Every attorney’s nightmare is the case that explodes right at the last minute. You sign a new client, start collecting discovery materials, take depositions thinking that your case is taking shape, until the impossible happens – your case takes a right turn. Most of the time it’s your client who falls apart and short circuits your case. Maybe it’s opposing counsel whose endless delays drag you and your clients through the game of catch me if you can. Perhaps it’s an uncooperative court. I once had a case that was scheduled for trial only to have the judge die. However, for some, it’s your retained expert who now gave you (or perhaps you gave them) a lemon of a case. I can’t help you with a finicky client or opposing counsel, but I can give you a few tips as it relates to experts.
WAITING TOO LONG TO HIRE AN EXPERT
Sadly, many attorneys wait too long before hiring an expert only to find that many of the supporting facts of their case are no longer supporting, but deteriorating their case. I recommend not postponing the presentation of your case to an expert, who might help you identify the lemon quickly. Also, having the right expert can help you build a better case by helping you see the big picture and preparing you to ask better questions of the opposing sides deponents, as well as their expert. Thinking you can go it alone and not hire an expert may work in some cases, but can be a disaster in others. Yes, hiring an expert is expensive and raises the cost of your case, but the alternative may be even more expensive.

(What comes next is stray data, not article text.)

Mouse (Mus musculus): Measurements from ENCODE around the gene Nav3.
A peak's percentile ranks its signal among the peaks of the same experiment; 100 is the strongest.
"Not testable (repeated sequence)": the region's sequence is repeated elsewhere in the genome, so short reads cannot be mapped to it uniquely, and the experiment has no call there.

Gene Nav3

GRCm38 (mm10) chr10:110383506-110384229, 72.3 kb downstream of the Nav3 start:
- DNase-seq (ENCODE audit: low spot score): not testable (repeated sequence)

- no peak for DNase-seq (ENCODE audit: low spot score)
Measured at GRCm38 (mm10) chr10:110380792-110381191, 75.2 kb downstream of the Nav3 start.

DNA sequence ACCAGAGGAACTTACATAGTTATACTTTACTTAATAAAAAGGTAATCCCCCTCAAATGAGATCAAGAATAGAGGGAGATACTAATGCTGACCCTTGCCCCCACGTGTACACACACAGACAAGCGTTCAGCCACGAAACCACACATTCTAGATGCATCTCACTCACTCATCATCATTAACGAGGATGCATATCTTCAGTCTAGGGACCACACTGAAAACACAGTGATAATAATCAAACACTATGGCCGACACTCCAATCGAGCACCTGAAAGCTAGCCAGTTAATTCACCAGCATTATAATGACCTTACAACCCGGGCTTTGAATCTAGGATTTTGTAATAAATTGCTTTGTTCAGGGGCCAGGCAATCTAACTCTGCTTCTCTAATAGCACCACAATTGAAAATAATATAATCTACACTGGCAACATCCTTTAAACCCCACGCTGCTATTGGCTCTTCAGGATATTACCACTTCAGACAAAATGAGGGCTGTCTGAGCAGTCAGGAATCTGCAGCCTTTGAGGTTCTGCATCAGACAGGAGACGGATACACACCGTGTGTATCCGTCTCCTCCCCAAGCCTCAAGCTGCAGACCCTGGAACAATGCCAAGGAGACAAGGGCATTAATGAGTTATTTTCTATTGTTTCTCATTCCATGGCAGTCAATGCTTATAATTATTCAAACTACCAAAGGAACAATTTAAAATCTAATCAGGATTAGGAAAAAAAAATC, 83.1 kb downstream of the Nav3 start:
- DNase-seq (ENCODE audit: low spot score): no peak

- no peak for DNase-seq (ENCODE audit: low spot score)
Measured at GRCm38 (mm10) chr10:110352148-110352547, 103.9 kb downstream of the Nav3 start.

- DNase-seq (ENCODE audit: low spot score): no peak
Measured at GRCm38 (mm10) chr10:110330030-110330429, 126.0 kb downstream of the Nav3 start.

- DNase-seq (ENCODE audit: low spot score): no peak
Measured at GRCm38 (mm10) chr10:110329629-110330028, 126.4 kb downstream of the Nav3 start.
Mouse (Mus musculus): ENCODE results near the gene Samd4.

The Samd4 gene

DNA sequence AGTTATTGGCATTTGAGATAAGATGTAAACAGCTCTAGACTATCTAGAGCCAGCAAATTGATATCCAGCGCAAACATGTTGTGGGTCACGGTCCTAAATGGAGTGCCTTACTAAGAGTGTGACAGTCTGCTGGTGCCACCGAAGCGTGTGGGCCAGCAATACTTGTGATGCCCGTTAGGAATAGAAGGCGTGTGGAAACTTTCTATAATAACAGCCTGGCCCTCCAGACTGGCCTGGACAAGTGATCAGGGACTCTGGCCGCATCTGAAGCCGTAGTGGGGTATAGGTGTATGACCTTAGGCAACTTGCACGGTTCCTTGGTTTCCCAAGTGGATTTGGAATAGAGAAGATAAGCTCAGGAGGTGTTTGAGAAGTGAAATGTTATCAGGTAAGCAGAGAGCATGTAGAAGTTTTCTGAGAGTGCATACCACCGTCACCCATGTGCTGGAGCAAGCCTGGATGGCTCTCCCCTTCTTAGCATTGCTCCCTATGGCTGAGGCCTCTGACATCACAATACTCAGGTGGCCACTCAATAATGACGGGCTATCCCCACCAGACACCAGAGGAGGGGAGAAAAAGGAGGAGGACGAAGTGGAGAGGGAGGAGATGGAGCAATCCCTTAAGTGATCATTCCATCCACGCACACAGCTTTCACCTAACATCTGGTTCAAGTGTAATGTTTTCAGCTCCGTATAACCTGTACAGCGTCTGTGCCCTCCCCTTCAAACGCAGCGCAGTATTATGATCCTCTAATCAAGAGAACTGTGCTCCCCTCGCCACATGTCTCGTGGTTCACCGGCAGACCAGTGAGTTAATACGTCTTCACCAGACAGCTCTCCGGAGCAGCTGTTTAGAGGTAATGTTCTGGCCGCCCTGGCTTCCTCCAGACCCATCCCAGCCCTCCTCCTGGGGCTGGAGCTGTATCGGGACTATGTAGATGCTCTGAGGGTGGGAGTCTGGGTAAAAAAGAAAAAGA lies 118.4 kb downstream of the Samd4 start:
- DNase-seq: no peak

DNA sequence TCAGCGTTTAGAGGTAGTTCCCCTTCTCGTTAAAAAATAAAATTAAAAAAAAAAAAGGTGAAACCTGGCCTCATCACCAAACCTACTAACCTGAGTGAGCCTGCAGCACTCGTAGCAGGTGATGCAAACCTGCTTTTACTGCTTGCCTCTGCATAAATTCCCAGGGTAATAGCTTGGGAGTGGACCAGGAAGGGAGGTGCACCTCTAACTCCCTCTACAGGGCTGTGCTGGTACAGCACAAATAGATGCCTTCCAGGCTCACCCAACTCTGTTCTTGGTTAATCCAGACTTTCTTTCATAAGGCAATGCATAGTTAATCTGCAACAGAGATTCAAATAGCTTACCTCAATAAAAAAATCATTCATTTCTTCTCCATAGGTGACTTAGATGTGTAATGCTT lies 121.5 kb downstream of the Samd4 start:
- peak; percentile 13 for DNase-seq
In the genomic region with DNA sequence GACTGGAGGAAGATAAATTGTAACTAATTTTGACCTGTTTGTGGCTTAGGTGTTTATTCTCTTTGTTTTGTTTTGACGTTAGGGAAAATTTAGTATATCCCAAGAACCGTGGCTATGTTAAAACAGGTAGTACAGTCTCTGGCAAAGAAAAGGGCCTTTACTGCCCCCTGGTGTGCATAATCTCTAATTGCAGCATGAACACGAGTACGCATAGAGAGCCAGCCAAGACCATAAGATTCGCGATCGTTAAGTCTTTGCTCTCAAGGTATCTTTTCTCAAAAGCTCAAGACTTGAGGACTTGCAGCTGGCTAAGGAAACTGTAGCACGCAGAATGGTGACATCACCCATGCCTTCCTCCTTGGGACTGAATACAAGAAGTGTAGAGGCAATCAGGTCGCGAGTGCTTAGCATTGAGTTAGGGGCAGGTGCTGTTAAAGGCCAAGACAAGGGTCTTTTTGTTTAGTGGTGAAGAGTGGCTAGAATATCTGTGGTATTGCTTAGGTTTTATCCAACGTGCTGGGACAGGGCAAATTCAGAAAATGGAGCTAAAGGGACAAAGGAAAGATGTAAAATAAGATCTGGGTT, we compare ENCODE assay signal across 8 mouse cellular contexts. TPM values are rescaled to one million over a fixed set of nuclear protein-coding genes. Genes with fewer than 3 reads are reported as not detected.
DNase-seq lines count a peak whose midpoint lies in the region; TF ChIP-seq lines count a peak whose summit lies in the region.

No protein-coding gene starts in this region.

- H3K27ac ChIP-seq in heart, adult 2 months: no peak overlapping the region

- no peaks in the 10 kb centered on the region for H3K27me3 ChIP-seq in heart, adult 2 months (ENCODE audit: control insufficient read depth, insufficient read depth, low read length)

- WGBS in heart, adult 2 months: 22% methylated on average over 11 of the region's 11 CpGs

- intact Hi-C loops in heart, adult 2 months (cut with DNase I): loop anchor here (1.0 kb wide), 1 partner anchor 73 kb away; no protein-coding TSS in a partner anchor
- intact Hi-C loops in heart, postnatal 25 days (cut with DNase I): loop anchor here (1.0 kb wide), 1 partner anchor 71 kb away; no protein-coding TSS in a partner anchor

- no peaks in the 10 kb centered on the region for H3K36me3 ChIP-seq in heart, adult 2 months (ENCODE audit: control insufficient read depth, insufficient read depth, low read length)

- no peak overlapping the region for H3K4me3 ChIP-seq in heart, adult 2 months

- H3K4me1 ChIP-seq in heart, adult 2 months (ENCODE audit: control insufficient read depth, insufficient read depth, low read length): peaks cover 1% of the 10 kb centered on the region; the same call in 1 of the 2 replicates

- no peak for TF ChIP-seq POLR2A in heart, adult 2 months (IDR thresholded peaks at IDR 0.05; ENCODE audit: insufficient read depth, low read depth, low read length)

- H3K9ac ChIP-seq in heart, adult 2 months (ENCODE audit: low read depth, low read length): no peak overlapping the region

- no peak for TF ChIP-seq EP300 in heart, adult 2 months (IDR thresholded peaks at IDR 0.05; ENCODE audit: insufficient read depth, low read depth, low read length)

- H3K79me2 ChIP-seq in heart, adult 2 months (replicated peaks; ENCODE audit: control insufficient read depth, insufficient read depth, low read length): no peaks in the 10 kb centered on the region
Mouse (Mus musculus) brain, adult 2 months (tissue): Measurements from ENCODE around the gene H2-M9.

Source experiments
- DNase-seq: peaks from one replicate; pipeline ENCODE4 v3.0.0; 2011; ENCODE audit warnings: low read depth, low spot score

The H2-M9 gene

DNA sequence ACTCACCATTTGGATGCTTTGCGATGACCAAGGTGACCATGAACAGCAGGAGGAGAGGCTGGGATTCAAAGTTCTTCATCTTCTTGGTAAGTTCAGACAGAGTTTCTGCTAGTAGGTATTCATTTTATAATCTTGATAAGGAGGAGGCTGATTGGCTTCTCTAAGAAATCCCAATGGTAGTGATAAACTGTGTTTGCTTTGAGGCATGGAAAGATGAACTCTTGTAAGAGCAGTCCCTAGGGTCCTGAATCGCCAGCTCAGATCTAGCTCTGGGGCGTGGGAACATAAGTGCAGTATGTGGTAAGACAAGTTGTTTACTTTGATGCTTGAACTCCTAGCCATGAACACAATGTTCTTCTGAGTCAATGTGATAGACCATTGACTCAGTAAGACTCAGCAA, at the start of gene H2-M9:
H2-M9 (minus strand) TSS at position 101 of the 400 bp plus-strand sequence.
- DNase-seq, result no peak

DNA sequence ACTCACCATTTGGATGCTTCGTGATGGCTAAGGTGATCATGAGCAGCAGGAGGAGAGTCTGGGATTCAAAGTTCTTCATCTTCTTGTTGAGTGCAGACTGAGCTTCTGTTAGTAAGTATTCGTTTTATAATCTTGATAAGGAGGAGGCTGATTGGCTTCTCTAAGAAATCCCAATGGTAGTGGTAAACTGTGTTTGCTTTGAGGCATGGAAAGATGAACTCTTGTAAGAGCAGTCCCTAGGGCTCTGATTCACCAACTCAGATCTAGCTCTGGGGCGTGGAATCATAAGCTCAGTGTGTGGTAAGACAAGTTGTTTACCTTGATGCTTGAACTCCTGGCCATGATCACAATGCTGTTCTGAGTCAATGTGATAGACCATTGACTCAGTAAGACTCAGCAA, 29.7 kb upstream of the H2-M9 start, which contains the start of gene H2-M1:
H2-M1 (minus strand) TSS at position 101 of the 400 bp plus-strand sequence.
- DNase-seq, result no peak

AN EXPERT SLOW TO GET YOU WHAT YOU NEED
This is probably the most common problem with experts. Your report deadline is approaching and you can’t get ahold of them for a report. This is particularly important in Texas where written reports are required by testifying experts. You may also get a weak or abbreviated report from your expert, which fails to establish the basis of your case. Worse yet, you may not get a report at all and have to go it alone.
AN EXPERT WHO SELF-DESTRUCTS & BLOWS UP YOUR CASE
You hire an expert who you thought would strengthen your case, but fails to provide the wealth of education, training and experience you had expected is challenged by opposing counsel and is disqualified. This is particularly bad when the opposing side’s expert stays in the case. So what do you do? Go back to the basics. Keep it simple. The facts of your case haven’t changed, so don’t panic. You may also want to retain a consulting expert who can help re-assemble the broken pieces of your case and prepare you for trial.
AN EXPERT WHO TELLS YOU THAT YOU DO NOT HAVE A CASE
This is actually good if you learn this early in the case, but can be a disaster if you hired an expert late in the case. The best and worse case scenario is the expert who tells you that you have a bad case. This is bad because you have signed on a client with what seemed like a solid case and felt that you could help them, only to learn that their case is too weak to pass the legal muster. However, this is good because you can cut your losses early and move on. As one who has had to break the news to counsel that their case is on thin ground, I know just how disturbing such information can be, but remember law is something that is practiced. The more you learn, the more practice you get and as my dad would always say, “Practice makes perfect!” Russell J. Kendzior